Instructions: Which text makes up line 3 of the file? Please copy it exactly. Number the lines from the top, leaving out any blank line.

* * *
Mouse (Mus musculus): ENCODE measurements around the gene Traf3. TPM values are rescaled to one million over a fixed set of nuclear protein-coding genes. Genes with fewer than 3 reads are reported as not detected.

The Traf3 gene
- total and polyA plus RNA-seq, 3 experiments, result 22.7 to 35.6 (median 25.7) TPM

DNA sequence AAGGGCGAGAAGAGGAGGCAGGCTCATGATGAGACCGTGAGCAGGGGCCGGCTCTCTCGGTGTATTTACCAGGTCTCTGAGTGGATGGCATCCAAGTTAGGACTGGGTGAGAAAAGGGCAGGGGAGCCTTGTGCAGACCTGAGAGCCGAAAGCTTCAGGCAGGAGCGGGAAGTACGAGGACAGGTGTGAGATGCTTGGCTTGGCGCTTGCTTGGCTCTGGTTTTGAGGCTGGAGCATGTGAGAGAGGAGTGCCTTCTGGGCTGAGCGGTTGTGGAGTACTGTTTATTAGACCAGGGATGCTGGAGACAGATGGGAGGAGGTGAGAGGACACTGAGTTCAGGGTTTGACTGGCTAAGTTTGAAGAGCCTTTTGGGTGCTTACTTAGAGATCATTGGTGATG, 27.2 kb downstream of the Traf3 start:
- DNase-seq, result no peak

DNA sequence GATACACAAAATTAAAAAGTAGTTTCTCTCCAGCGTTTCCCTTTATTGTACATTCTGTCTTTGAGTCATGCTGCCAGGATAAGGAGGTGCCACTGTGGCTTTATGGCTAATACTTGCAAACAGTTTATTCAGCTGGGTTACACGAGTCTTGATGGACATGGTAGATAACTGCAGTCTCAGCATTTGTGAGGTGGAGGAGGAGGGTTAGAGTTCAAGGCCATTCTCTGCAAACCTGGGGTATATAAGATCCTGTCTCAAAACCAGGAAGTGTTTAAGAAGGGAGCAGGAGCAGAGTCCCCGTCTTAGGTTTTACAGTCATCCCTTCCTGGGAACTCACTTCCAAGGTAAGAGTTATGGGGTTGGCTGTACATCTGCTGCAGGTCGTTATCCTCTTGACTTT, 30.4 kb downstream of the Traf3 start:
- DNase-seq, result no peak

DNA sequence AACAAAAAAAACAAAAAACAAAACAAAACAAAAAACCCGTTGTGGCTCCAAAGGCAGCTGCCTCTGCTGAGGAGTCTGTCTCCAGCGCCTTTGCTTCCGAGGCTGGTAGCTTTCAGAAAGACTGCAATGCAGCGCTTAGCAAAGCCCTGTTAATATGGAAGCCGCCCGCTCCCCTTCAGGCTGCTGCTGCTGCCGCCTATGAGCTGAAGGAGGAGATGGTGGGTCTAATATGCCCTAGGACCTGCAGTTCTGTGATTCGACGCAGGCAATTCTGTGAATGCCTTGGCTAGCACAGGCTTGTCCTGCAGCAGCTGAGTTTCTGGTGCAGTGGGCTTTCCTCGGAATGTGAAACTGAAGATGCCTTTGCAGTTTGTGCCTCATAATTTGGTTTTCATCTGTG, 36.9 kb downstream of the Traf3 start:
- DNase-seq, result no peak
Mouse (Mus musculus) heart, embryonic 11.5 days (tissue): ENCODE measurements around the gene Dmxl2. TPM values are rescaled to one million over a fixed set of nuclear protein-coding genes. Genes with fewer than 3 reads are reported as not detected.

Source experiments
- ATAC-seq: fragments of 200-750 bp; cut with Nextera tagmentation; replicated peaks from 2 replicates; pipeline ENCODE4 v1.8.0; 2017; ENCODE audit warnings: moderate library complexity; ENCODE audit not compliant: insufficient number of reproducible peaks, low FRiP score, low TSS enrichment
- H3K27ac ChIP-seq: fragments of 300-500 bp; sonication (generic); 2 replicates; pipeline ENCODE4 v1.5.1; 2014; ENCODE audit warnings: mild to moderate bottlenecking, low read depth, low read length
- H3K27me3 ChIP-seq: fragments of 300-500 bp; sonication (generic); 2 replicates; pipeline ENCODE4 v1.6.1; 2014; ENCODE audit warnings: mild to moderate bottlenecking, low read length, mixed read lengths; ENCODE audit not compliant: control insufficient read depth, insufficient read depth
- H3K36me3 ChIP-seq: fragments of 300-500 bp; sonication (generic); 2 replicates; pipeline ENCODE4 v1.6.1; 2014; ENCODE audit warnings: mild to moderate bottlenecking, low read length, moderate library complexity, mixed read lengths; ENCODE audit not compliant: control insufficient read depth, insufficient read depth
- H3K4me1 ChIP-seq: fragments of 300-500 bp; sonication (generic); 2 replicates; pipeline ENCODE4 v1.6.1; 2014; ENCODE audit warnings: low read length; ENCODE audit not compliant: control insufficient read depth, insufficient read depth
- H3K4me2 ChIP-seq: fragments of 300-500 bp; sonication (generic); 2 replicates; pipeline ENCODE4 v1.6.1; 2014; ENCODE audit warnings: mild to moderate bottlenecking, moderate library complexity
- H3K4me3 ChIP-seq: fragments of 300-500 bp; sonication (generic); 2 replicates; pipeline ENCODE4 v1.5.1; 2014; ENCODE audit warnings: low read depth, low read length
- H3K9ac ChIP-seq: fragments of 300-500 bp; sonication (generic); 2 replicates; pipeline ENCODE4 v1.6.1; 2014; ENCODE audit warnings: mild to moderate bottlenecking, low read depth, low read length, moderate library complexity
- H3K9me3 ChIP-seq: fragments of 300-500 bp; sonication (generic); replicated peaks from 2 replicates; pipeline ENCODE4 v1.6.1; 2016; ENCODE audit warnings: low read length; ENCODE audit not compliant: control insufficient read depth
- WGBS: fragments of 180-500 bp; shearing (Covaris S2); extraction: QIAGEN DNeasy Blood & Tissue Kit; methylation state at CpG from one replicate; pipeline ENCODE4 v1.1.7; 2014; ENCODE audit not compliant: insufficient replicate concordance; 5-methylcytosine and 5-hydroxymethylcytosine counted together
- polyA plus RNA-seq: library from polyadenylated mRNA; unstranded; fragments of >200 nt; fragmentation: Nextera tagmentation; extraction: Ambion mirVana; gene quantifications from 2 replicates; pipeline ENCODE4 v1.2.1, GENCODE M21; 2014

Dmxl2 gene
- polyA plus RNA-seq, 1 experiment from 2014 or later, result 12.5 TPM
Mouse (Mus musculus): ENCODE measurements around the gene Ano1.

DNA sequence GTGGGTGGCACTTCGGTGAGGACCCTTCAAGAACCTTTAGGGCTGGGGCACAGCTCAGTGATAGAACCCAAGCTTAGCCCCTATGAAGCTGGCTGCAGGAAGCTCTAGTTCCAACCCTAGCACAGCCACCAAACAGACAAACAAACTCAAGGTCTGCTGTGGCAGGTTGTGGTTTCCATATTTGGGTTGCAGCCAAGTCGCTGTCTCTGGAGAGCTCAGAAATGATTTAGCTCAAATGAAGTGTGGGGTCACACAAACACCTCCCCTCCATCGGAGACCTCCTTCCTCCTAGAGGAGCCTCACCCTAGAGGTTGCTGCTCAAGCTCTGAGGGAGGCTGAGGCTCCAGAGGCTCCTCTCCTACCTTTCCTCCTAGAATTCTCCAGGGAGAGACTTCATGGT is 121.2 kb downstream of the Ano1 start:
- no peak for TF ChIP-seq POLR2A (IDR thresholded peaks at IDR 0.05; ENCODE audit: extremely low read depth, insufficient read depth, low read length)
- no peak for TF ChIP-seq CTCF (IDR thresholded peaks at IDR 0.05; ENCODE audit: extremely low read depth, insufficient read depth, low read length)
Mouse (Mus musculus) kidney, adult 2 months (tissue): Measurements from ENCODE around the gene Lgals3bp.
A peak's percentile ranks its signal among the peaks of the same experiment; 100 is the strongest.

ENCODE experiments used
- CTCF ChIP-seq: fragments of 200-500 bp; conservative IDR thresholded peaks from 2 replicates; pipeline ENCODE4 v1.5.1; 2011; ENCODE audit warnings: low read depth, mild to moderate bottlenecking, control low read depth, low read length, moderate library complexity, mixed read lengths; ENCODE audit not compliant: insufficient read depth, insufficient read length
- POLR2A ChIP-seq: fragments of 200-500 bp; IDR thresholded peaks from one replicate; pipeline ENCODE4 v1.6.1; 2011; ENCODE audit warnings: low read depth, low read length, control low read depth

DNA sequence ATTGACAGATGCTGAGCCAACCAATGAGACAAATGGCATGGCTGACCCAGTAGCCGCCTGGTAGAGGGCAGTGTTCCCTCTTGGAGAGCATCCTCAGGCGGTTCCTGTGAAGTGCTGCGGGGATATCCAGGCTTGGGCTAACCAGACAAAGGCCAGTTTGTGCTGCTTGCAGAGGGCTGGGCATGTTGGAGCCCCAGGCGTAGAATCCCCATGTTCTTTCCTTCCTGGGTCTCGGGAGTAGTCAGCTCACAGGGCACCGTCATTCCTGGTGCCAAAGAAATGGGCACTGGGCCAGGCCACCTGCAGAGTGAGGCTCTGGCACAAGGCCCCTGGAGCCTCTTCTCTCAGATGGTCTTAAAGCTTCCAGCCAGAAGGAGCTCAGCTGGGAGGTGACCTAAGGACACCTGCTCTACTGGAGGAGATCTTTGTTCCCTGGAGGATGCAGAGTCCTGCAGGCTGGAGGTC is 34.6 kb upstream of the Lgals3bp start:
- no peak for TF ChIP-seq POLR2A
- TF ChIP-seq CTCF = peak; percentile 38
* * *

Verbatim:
- total and polyA plus RNA-seq, 3 experiments, result 22.7 to 35.6 (median 25.7) TPM